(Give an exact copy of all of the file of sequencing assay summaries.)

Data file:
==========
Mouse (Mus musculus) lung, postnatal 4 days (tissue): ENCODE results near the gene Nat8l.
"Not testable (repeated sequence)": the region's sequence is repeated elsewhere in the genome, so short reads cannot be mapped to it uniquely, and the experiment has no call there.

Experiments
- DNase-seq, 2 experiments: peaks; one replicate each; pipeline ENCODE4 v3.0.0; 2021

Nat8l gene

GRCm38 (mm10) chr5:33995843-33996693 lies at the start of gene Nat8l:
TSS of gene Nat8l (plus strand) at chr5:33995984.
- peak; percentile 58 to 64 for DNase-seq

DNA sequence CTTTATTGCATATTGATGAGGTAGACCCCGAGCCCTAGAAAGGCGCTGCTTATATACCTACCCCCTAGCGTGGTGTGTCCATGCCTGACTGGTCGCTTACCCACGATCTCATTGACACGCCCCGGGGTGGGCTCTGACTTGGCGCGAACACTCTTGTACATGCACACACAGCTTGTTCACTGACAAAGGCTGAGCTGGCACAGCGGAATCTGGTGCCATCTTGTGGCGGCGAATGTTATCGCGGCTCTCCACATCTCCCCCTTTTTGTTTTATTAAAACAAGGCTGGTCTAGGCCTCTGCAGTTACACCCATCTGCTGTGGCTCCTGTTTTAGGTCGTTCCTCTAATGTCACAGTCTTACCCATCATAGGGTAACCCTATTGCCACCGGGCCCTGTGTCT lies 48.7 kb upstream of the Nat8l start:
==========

Mouse (Mus musculus) lung, postnatal 4 days (tissue): ENCODE results near the gene Nat8l.
"Not testable (repeated sequence)": the region's sequence is repeated elsewhere in the genome, so short reads cannot be mapped to it uniquely, and the experiment has no call there.

Experiments
- DNase-seq, 2 experiments: peaks; one replicate each; pipeline ENCODE4 v3.0.0; 2021

Nat8l gene

GRCm38 (mm10) chr5:33995843-33996693 lies at the start of gene Nat8l:
TSS of gene Nat8l (plus strand) at chr5:33995984.
- peak; percentile 58 to 64 for DNase-seq

DNA sequence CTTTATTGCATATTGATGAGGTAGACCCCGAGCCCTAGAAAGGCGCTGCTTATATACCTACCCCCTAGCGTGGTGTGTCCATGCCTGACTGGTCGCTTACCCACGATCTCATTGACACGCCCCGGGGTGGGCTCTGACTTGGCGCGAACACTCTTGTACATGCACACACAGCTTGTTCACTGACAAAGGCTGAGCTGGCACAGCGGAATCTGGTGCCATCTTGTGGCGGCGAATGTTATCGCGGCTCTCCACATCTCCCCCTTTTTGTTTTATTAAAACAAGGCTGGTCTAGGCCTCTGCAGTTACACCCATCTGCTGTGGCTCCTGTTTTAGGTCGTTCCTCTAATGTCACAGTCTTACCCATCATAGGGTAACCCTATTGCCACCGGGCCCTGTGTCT lies 48.7 kb upstream of the Nat8l start: